Addleshaw Goddard lawyers discuss lawtech, Brexit and Indyref2
“Entrepreneurial, high-growth businesses love a bit of uncertainty”, says Addleshaw Goddard partner Andy Ley. Which is a jolly good thing, because there’s a lot of uncertainty plaguing the Scottish business community just at the minute.
If it weren’t enough that the country is still humming and hawing about independence, there’s also the minor issue of Brexit. Either way, Scotland is looking at coming out of a single market. Ley points out that, with most of Scottish exports heading to the rest of the UK, his clients would “probably choose the Union over the EU every time”. But he adds that many Scottish businesses seem to think there’s “no compelling economic case” for either Brexit or independence.
Ley was speaking on a recent Legal Cheek panel in Edinburgh, which saw Addleshaw Goddard solicitors discuss the burning issues affecting Scottish business — and what that means for wannabe solicitors seeking training contracts.
The good news is that budding Scots lawyers shouldn’t panic about their career prospects even if there is a Brexit or indy-related downturn in the economy. Recently qualified Addleshaw Goddard solicitor Jenny McHattie says that “there’s always opportunities for lawyers, no matter what the economy looks like”.
Ley agrees, pointing out that although Addleshaw Goddard had to make tough decisions, including staff cuts, during the last recession, “we trimmed at the top, and we kept recruiting people in because you have to keep building your teams”.
“Even if it goes badly, we should still be bringing trainees in”, the corporate lawyer adds. “In fact, it’s the best time to be investing in youth. That’s what we’ve done consistently over the years”. So don’t send those applications to the recycle bin even if the proverbial does hit the fan in the next couple of years.
You can really impress your friends and family with the trivia you pick up at Legal Cheek talks. For instance, who knew that 40% of Scotch whisky exports go to France? But the USA is also an important market for this vital export earner, and President Trump — Scottish granny notwithstanding — has just slapped a 25% tariff on single malt Scotch.
Still, even here it’s not all doom and gloom. Ley points out that blended whisky escapes the tariff, so the likes of Diageo will be raising a glass to the 45th President, as their blended whisky brands just became more competitive. “Maybe Trump likes Johnnie Walker”, Ley jokes.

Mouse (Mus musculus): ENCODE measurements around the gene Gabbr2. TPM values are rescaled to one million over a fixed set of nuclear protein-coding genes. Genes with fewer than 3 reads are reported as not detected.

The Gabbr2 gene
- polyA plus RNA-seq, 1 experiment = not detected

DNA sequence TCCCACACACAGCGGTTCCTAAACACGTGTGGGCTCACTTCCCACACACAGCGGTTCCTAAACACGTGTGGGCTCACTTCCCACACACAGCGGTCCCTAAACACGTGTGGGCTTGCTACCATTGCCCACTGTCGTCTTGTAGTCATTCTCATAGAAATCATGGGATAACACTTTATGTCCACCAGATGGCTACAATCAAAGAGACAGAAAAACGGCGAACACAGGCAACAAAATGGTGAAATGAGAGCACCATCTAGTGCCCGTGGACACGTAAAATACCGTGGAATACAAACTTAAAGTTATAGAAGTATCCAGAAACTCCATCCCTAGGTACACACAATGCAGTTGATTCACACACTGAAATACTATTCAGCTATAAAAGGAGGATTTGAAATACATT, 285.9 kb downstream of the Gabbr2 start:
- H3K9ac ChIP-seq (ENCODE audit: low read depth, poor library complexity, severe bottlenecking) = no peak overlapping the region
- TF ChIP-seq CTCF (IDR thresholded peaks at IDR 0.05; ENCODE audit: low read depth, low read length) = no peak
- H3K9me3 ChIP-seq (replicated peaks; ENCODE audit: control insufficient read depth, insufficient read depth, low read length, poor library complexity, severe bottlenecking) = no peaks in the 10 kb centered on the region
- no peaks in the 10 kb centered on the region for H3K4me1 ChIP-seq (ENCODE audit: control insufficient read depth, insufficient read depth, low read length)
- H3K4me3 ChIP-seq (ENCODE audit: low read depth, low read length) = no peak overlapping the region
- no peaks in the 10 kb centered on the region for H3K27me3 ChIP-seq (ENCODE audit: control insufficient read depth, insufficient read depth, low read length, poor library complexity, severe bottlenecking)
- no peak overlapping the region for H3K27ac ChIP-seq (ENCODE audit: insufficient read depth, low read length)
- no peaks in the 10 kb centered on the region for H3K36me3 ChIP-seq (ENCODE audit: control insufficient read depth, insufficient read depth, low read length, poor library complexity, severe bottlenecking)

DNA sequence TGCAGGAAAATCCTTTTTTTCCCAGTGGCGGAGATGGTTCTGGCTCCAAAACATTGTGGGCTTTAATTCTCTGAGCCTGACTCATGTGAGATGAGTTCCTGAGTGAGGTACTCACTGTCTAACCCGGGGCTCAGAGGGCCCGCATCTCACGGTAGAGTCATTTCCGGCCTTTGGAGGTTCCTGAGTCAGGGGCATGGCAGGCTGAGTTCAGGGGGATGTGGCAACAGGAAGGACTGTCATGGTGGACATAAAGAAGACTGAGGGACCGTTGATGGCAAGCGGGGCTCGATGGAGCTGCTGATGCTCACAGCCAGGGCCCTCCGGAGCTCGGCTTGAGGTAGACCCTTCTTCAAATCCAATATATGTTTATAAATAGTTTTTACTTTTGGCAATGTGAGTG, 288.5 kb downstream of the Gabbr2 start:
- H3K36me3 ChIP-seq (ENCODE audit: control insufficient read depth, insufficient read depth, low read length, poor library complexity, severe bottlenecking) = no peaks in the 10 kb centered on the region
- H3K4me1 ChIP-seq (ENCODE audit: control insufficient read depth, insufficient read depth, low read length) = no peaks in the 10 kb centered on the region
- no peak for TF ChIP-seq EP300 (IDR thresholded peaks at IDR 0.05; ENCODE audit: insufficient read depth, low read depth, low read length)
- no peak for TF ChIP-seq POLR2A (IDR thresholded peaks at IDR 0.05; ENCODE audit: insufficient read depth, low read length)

Less well-known than the old whisky is Scotland’s increasing strength in the fintech industry. Deal-making associate Jamie Nellany has to stay on top of the shifting sands in this area, with major banking clients facing competition from the likes of Monzo, Starling and Revolut. The big question, he thinks, is whether these new entrants can gain significant market share and turn that into profit or whether they will struggle as the existing retail banks improve their digital offerings.
“These fintechs are facing a difficulty in that they can offer a great user experience, but they need to find ways of converting users into profits”, Nellany points out. “The retail banks on the other hand have a well established and loyal customer base but they’re not as agile and it’s more difficult for them to offer the same level of user experience. It’ll be interesting to see how that resolves itself”.
Renewable energy is another hot topic round Edinburgh way, and here too the established players are wondering how to handle tech-enabled rivals. McHattie, though, thinks that in fact the existing oil and gas giants have a lot to offer the green revolution.
Your extra-curricular activities don’t always have to be law-focused, says ski enthusiast and Addleshaw Goddard LLP associate Jenny McHattie ⛷
Posted by Legal Cheek on Friday, 20 December 2019
“People quite often paint the oil and gas companies as the villains when it comes to renewable energy, but actually they can be the leaders in the technology and research”, she says. “Particularly looking at Aberdeen: there is a big focus on using technology across all sectors and how the oil and gas companies can overcome the changing landscape in their industry”.
“Everyone talks about BP and the negatives, but in fact they’re one of the biggest investors in renewables”, Ley agrees. “It’s going to need the big companies to keep pumping cash into it”.
There was just time for some general careers advice, and an intriguing corrective to the notion that would-be commercial lawyers need to have nothing but mooting and banking internships on their CV.
“At uni, everything I did was related to the skiing club”, McHattie recalls. Rather than trying to tailor your extracurriculars to your career, the best approach is simply to focus on “what you enjoy doing and what extracurriculars you think make you a more well-rounded person. A lot of being a lawyer is having good interpersonal skills, working with other people, interacting with your team and your clients and generally having the confidence in yourself to do all of that”. Reassuring words, then, for those spending the best years of their life propping up the student bar.
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